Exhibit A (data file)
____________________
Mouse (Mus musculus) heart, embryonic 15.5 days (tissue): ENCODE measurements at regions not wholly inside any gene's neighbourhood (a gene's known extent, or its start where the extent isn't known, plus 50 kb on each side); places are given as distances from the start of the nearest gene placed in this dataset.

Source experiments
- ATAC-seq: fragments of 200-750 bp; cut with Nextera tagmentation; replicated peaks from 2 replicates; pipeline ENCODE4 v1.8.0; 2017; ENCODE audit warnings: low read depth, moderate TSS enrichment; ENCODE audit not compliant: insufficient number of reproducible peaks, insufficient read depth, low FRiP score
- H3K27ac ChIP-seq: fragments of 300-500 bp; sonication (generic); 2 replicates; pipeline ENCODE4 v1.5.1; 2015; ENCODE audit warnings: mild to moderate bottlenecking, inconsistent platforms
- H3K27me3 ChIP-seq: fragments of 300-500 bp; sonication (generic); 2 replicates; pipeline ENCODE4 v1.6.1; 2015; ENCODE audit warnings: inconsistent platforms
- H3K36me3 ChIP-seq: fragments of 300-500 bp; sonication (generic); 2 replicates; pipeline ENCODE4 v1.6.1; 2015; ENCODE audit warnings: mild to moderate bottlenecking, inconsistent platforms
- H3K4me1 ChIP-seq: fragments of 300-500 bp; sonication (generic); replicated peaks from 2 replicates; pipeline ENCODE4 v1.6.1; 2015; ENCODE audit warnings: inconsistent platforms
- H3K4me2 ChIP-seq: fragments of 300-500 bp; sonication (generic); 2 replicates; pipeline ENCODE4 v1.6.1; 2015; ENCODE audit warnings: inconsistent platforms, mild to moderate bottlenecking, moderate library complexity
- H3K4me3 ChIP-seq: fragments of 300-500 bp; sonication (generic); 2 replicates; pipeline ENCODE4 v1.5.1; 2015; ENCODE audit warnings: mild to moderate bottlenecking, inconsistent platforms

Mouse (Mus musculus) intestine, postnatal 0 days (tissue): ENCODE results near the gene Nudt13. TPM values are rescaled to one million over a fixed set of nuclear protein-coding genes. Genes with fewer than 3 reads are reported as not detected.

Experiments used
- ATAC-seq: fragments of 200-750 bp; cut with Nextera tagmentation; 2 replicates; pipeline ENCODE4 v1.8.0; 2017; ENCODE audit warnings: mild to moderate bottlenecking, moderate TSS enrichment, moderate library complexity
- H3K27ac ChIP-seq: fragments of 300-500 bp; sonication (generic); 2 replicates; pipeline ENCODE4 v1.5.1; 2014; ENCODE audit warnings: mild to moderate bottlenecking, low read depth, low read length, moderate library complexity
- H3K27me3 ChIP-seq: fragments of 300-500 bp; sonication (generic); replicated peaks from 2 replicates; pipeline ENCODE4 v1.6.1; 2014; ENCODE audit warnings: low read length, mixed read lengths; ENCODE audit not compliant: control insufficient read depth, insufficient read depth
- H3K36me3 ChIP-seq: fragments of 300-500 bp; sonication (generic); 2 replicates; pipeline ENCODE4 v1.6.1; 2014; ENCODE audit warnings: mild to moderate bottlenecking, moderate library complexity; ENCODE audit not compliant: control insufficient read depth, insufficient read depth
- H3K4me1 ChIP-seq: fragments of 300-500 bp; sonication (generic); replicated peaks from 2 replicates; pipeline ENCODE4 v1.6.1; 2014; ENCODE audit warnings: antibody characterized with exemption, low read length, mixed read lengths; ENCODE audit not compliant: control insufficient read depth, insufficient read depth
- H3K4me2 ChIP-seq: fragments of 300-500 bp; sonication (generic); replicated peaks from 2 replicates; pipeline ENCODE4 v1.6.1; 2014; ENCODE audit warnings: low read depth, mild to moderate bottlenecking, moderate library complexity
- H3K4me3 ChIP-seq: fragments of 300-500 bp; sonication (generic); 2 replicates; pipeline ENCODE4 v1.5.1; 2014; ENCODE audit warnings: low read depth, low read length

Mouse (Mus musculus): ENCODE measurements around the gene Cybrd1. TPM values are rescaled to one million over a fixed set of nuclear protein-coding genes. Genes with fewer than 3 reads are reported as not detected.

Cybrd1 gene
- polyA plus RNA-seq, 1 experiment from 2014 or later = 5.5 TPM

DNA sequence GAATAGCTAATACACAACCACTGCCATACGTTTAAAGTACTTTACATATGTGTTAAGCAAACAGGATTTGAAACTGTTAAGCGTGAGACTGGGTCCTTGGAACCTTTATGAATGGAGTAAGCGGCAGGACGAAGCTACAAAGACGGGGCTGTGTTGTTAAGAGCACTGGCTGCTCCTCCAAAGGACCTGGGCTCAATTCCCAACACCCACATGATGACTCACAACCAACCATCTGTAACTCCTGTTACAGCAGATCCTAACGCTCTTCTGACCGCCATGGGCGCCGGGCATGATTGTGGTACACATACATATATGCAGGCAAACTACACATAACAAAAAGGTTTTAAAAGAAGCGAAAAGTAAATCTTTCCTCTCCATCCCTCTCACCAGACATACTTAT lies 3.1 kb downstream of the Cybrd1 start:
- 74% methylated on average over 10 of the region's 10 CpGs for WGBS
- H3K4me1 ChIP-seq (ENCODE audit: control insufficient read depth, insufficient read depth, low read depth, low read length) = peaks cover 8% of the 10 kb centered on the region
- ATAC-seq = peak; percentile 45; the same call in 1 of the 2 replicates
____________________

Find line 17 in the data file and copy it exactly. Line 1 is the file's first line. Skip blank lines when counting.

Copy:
- H3K4me2 ChIP-seq: fragments of 300-500 bp; sonication (generic); replicated peaks from 2 replicates; pipeline ENCODE4 v1.6.1; 2014; ENCODE audit warnings: low read depth, mild to moderate bottlenecking, moderate library complexity